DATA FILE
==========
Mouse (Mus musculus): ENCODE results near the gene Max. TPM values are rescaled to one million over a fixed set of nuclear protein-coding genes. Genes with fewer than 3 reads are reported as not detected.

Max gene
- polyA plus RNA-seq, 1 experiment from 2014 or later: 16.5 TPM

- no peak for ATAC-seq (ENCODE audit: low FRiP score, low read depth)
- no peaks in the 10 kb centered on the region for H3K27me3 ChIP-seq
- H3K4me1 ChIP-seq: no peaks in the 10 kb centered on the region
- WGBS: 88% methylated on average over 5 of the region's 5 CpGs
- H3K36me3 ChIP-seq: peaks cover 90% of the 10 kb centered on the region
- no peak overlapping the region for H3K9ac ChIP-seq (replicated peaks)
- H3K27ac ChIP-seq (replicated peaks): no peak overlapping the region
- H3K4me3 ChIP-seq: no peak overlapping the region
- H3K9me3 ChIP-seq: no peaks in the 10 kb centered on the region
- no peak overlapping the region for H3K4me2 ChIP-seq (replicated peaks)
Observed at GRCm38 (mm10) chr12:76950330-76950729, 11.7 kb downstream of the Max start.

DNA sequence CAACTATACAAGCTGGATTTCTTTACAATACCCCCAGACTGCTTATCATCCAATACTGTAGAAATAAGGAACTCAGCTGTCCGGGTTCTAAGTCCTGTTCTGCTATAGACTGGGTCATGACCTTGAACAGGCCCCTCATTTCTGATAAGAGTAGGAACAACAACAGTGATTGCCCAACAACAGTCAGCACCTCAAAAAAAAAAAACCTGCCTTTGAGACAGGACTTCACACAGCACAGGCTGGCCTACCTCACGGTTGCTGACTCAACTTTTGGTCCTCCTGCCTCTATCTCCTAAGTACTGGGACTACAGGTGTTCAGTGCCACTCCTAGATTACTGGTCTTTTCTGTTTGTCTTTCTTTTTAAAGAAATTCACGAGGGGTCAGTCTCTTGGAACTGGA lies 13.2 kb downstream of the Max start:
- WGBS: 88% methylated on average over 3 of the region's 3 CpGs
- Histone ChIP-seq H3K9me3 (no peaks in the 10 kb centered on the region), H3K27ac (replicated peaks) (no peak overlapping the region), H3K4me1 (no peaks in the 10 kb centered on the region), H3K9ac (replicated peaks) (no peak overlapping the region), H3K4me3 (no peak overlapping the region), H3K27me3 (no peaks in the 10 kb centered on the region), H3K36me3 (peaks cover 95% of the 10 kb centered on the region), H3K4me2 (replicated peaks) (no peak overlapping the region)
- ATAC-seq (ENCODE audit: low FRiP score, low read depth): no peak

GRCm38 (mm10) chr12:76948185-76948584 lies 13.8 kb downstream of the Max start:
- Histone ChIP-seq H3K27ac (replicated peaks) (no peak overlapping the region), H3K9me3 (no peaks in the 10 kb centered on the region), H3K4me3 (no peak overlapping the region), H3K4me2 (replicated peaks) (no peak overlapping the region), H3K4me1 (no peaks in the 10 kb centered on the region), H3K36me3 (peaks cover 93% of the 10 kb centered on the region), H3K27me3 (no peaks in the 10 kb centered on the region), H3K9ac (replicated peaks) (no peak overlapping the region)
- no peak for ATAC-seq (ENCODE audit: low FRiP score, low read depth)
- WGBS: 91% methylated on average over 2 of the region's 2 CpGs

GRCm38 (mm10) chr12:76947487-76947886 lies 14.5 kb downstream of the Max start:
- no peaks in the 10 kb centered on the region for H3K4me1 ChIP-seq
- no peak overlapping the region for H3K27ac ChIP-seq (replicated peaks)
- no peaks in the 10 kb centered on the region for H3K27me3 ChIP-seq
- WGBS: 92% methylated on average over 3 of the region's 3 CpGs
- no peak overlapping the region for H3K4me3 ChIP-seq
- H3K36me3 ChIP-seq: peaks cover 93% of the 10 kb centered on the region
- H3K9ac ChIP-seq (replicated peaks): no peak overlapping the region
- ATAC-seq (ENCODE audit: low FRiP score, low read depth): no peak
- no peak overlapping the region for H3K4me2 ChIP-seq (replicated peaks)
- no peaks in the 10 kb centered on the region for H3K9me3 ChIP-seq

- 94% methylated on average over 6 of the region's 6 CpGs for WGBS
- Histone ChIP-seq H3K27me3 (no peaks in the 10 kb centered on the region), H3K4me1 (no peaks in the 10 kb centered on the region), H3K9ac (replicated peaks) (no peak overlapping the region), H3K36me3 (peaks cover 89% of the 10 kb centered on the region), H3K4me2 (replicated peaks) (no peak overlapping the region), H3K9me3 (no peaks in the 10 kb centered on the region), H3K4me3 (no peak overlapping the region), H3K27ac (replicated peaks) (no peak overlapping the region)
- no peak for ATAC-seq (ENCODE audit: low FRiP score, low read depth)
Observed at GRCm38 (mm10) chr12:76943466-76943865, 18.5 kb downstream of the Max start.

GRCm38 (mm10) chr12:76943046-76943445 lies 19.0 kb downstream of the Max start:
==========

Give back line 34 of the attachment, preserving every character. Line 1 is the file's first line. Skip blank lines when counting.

- 94% methylated on average over 6 of the region's 6 CpGs for WGBS